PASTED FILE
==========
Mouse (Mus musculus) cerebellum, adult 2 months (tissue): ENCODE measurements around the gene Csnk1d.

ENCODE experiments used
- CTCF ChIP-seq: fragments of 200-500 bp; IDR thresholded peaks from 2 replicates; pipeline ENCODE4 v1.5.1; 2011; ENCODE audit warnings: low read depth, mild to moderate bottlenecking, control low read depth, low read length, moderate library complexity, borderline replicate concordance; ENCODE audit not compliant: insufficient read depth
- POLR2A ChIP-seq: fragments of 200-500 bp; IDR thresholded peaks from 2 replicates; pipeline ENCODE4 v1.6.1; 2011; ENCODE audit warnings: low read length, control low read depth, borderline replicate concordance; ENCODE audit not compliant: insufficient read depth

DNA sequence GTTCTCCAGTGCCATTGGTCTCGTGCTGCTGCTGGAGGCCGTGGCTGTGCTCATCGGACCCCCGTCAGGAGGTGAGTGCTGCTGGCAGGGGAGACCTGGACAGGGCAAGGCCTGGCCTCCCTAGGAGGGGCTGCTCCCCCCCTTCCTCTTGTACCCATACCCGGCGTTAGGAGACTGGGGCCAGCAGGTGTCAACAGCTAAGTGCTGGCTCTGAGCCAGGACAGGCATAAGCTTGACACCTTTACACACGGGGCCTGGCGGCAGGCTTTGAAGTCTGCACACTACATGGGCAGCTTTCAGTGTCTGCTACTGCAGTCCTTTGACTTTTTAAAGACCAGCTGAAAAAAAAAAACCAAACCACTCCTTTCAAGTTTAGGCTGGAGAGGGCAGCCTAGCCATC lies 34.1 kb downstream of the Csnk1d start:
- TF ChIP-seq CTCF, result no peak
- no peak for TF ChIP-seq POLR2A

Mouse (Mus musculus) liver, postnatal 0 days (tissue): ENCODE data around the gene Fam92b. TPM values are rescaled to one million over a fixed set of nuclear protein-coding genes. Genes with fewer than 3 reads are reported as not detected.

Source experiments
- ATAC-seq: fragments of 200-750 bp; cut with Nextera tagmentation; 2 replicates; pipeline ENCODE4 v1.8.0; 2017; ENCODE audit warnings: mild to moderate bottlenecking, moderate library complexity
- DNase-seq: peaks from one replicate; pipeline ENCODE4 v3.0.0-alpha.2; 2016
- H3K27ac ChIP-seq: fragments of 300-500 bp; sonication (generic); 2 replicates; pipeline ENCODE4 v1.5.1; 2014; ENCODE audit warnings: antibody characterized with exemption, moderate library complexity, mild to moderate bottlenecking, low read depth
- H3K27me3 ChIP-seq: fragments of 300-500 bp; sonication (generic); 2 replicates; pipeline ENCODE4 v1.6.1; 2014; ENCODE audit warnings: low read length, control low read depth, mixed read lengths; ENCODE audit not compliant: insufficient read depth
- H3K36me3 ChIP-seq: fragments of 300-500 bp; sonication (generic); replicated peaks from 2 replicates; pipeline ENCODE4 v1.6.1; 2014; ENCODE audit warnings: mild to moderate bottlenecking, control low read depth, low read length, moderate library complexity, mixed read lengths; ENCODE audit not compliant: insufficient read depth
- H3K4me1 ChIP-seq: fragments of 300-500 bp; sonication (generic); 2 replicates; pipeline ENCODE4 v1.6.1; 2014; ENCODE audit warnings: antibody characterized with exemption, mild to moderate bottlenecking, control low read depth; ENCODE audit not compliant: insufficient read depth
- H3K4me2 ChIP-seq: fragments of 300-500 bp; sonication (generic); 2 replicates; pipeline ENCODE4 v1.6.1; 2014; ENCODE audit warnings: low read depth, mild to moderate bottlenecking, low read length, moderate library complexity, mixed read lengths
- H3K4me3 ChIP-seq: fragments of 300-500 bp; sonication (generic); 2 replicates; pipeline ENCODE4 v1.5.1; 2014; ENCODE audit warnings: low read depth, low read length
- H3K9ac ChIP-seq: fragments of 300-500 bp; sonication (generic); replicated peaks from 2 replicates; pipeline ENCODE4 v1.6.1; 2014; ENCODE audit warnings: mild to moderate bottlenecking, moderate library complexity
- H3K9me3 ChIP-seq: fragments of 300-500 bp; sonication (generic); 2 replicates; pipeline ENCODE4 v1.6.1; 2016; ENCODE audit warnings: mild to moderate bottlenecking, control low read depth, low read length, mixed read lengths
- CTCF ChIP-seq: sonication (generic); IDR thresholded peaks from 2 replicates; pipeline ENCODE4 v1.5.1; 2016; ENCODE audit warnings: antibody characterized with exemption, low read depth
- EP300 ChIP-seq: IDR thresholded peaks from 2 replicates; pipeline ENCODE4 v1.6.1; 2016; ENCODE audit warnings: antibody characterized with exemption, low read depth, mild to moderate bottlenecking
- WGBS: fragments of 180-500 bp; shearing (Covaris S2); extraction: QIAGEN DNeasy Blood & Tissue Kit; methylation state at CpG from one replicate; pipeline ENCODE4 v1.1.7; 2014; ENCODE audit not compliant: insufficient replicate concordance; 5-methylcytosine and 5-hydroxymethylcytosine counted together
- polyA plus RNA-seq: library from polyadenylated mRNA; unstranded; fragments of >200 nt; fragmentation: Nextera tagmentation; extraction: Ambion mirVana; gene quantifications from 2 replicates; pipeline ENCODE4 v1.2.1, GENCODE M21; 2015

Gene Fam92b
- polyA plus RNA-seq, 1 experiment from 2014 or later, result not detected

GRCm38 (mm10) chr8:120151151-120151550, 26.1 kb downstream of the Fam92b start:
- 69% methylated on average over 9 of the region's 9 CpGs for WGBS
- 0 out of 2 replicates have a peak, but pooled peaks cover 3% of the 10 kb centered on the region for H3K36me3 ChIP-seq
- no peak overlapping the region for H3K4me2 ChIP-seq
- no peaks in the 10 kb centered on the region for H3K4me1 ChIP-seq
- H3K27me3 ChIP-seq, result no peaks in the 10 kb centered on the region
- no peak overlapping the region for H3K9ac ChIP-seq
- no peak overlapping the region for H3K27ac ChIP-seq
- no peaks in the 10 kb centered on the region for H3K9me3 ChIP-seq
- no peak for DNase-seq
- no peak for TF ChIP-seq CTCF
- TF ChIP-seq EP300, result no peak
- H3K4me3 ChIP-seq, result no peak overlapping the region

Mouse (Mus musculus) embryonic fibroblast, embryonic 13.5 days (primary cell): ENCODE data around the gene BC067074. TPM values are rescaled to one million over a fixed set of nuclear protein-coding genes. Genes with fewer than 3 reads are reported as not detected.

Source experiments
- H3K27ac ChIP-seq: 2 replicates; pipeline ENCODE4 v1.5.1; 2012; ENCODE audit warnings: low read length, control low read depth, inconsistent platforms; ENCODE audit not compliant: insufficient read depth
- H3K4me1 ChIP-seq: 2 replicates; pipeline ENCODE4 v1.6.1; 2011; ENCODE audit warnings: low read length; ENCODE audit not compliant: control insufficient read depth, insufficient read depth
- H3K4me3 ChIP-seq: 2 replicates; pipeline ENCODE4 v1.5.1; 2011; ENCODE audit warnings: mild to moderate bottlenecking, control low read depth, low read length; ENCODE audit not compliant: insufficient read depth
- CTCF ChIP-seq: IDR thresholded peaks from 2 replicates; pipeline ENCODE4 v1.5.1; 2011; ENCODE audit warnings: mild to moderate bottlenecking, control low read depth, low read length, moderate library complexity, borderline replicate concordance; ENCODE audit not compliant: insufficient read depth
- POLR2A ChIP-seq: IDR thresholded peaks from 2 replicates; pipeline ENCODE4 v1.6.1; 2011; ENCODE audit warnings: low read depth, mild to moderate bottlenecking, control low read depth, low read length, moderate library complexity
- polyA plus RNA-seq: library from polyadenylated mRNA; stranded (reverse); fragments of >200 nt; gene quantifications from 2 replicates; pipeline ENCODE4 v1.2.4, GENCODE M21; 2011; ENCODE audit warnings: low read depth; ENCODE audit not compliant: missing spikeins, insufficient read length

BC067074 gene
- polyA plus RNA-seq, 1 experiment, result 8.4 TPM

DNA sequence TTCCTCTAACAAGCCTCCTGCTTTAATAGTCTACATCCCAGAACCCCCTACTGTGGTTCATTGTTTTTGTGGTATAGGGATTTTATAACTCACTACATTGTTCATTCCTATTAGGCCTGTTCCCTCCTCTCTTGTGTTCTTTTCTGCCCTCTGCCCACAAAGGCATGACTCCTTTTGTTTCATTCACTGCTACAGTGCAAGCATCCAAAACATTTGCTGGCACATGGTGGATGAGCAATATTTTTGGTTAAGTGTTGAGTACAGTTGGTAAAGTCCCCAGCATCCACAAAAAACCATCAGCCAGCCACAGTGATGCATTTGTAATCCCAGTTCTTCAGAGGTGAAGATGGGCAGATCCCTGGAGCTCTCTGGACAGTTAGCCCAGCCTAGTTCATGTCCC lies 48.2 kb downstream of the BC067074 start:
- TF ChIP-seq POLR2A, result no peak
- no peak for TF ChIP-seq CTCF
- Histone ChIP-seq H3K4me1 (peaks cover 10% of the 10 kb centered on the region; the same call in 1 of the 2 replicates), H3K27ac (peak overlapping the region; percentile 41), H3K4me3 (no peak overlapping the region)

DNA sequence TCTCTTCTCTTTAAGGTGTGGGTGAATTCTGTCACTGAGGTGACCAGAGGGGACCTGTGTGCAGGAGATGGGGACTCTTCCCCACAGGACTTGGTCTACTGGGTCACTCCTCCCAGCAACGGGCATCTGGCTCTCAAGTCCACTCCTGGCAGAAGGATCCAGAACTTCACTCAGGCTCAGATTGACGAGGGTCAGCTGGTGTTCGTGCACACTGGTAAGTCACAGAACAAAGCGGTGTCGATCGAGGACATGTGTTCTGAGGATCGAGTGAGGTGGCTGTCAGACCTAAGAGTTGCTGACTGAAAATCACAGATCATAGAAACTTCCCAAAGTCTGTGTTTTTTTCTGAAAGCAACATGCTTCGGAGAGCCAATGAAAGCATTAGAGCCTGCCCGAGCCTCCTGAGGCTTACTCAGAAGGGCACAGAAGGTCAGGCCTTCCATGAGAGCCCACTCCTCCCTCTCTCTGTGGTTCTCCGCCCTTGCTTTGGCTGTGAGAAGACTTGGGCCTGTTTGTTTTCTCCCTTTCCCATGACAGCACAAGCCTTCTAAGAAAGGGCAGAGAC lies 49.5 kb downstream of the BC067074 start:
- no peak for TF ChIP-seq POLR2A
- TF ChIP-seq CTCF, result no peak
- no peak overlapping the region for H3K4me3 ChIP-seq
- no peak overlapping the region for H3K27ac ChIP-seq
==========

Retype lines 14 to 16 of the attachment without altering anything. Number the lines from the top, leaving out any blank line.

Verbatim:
- H3K36me3 ChIP-seq: fragments of 300-500 bp; sonication (generic); replicated peaks from 2 replicates; pipeline ENCODE4 v1.6.1; 2014; ENCODE audit warnings: mild to moderate bottlenecking, control low read depth, low read length, moderate library complexity, mixed read lengths; ENCODE audit not compliant: insufficient read depth
- H3K4me1 ChIP-seq: fragments of 300-500 bp; sonication (generic); 2 replicates; pipeline ENCODE4 v1.6.1; 2014; ENCODE audit warnings: antibody characterized with exemption, mild to moderate bottlenecking, control low read depth; ENCODE audit not compliant: insufficient read depth
- H3K4me2 ChIP-seq: fragments of 300-500 bp; sonication (generic); 2 replicates; pipeline ENCODE4 v1.6.1; 2014; ENCODE audit warnings: low read depth, mild to moderate bottlenecking, low read length, moderate library complexity, mixed read lengths